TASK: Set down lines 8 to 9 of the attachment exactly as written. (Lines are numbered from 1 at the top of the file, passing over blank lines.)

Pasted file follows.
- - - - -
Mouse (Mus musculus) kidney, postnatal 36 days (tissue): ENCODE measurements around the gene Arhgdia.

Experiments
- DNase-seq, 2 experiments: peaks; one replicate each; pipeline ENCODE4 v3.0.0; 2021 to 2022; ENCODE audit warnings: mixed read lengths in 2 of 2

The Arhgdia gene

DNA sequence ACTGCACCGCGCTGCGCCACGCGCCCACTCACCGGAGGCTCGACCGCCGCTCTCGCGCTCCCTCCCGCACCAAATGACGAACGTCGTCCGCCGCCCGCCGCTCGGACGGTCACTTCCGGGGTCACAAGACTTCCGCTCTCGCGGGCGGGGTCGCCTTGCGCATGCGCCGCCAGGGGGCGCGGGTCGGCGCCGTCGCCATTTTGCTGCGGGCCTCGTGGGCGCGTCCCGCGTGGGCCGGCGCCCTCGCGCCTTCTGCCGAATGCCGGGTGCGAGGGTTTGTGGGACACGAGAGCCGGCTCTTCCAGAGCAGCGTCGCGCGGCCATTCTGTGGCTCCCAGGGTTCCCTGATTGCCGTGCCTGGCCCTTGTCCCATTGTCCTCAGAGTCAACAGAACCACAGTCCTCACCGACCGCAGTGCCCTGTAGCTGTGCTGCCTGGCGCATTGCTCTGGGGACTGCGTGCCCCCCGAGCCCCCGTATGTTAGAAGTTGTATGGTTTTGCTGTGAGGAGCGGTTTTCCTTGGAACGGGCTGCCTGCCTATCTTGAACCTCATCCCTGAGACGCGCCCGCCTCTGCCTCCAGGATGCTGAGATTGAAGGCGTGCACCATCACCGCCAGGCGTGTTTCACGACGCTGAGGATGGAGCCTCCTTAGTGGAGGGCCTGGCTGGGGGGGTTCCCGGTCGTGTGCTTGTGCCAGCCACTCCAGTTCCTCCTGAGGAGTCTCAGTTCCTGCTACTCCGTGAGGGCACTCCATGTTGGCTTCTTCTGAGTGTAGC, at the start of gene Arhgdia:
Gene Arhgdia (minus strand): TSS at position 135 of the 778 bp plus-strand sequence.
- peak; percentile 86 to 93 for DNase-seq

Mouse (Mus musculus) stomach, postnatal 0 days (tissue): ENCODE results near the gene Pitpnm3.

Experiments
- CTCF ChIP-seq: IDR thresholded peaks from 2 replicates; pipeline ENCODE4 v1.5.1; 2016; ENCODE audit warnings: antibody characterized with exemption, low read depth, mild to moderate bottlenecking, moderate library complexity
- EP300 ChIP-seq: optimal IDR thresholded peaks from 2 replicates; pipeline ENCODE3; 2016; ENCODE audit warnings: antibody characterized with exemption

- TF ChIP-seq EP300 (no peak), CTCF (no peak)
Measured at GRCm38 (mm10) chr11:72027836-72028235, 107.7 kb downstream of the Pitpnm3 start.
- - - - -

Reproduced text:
Mouse (Mus musculus) stomach, postnatal 0 days (tissue): ENCODE results near the gene Pitpnm3.

Experiments